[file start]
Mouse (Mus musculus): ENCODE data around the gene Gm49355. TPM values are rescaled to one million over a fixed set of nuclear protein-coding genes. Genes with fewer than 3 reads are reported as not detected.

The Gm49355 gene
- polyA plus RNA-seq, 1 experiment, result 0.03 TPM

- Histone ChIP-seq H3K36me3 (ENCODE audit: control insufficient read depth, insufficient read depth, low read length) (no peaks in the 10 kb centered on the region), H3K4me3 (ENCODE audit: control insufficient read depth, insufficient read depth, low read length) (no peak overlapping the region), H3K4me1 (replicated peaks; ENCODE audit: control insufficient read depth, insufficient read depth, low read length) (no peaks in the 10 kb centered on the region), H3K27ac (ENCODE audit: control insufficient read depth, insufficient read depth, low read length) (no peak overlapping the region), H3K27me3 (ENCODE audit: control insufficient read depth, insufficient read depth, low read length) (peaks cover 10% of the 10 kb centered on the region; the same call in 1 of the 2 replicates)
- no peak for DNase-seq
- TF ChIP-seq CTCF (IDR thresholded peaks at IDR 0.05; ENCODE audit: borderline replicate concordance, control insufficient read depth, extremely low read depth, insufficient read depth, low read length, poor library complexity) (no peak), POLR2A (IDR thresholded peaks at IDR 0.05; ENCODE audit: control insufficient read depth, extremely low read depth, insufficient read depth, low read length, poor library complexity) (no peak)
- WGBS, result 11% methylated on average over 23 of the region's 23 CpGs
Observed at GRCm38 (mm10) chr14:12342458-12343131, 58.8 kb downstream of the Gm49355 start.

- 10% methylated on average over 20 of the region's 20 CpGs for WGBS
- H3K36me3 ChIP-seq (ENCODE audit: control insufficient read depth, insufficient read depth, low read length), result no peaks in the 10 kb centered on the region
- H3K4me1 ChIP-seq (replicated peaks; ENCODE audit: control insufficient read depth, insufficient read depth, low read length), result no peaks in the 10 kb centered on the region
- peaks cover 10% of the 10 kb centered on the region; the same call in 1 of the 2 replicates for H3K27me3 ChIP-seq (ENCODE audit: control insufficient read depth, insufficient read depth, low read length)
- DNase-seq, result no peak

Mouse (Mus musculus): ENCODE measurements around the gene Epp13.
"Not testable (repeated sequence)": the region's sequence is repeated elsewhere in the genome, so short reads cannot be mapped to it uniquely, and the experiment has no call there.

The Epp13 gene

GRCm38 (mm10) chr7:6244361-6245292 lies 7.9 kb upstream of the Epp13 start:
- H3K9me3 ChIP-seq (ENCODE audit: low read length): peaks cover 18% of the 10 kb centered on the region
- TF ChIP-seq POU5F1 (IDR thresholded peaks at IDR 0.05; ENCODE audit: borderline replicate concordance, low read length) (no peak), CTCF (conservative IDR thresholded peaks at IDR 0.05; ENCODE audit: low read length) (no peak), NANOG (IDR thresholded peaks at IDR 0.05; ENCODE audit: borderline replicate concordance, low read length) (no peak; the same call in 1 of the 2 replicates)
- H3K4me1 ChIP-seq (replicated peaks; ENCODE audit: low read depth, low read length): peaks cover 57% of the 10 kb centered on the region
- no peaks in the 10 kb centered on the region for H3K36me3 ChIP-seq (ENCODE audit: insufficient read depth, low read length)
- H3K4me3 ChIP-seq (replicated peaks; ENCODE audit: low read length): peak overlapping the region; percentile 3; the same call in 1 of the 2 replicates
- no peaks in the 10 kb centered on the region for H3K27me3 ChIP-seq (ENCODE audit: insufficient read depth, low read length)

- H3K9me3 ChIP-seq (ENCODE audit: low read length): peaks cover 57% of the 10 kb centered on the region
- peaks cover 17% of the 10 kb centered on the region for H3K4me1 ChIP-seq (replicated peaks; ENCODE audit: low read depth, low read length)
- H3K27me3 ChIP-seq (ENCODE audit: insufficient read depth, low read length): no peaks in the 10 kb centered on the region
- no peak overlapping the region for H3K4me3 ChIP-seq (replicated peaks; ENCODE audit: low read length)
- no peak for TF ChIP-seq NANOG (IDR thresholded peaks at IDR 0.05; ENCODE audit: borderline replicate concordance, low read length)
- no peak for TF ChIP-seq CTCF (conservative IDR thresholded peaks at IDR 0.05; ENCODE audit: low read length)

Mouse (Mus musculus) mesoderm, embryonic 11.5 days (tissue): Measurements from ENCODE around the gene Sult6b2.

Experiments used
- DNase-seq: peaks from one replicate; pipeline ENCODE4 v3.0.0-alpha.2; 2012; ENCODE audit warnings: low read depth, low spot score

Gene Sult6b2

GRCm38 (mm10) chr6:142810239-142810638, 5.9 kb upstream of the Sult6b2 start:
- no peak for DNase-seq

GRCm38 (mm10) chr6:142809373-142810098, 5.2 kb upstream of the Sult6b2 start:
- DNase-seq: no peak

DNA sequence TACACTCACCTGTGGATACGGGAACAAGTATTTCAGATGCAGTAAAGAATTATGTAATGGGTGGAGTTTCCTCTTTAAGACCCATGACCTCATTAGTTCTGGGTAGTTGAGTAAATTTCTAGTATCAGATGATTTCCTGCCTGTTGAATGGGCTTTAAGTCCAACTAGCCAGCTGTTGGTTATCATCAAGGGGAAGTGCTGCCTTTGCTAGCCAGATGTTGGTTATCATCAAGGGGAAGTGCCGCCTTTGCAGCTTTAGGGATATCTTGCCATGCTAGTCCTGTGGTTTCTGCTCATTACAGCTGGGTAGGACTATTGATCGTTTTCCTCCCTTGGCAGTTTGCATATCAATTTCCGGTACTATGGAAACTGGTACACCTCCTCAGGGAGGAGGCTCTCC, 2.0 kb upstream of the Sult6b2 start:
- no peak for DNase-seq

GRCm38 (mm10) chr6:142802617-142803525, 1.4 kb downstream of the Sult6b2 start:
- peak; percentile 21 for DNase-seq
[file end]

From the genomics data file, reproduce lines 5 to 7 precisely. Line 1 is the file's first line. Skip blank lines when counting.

- no peak for DNase-seq
- TF ChIP-seq CTCF (IDR thresholded peaks at IDR 0.05; ENCODE audit: borderline replicate concordance, control insufficient read depth, extremely low read depth, insufficient read depth, low read length, poor library complexity) (no peak), POLR2A (IDR thresholded peaks at IDR 0.05; ENCODE audit: control insufficient read depth, extremely low read depth, insufficient read depth, low read length, poor library complexity) (no peak)
- WGBS, result 11% methylated on average over 23 of the region's 23 CpGs